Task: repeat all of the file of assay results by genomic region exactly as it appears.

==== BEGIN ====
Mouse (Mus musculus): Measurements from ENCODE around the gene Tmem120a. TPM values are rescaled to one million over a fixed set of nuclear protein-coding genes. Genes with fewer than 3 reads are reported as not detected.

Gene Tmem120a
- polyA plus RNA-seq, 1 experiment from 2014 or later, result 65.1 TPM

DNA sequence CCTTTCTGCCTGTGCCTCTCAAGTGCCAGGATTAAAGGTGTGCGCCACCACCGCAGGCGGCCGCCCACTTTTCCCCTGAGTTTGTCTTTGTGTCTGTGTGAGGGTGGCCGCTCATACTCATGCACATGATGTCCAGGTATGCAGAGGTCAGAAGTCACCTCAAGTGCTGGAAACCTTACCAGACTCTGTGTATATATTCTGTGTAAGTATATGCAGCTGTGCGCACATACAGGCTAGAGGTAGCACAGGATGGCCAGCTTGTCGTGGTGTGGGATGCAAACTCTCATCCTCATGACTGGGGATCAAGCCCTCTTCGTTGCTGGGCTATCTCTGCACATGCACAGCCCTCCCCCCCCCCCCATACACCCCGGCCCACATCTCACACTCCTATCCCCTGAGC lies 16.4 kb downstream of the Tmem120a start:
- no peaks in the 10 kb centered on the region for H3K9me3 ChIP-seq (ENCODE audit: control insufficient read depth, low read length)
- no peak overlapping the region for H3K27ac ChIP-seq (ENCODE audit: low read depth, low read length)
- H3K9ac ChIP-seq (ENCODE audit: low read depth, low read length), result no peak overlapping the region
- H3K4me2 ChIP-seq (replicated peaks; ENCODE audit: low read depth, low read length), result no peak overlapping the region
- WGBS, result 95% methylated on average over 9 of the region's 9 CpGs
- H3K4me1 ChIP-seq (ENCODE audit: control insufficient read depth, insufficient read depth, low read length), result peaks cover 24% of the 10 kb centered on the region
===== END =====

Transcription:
Mouse (Mus musculus): Measurements from ENCODE around the gene Tmem120a. TPM values are rescaled to one million over a fixed set of nuclear protein-coding genes. Genes with fewer than 3 reads are reported as not detected.

Gene Tmem120a
- polyA plus RNA-seq, 1 experiment from 2014 or later, result 65.1 TPM

DNA sequence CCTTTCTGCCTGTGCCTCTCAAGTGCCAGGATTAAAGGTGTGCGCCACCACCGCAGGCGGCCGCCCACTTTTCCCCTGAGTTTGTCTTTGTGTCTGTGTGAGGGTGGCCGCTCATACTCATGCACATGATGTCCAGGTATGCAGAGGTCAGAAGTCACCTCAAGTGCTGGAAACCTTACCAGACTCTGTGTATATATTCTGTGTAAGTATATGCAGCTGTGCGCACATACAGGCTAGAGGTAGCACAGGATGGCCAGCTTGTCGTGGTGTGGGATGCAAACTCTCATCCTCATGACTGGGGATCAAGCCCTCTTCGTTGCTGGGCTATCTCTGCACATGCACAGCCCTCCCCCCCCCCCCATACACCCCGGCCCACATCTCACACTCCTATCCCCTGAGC lies 16.4 kb downstream of the Tmem120a start:
- no peaks in the 10 kb centered on the region for H3K9me3 ChIP-seq (ENCODE audit: control insufficient read depth, low read length)
- no peak overlapping the region for H3K27ac ChIP-seq (ENCODE audit: low read depth, low read length)
- H3K9ac ChIP-seq (ENCODE audit: low read depth, low read length), result no peak overlapping the region
- H3K4me2 ChIP-seq (replicated peaks; ENCODE audit: low read depth, low read length), result no peak overlapping the region
- WGBS, result 95% methylated on average over 9 of the region's 9 CpGs
- H3K4me1 ChIP-seq (ENCODE audit: control insufficient read depth, insufficient read depth, low read length), result peaks cover 24% of the 10 kb centered on the region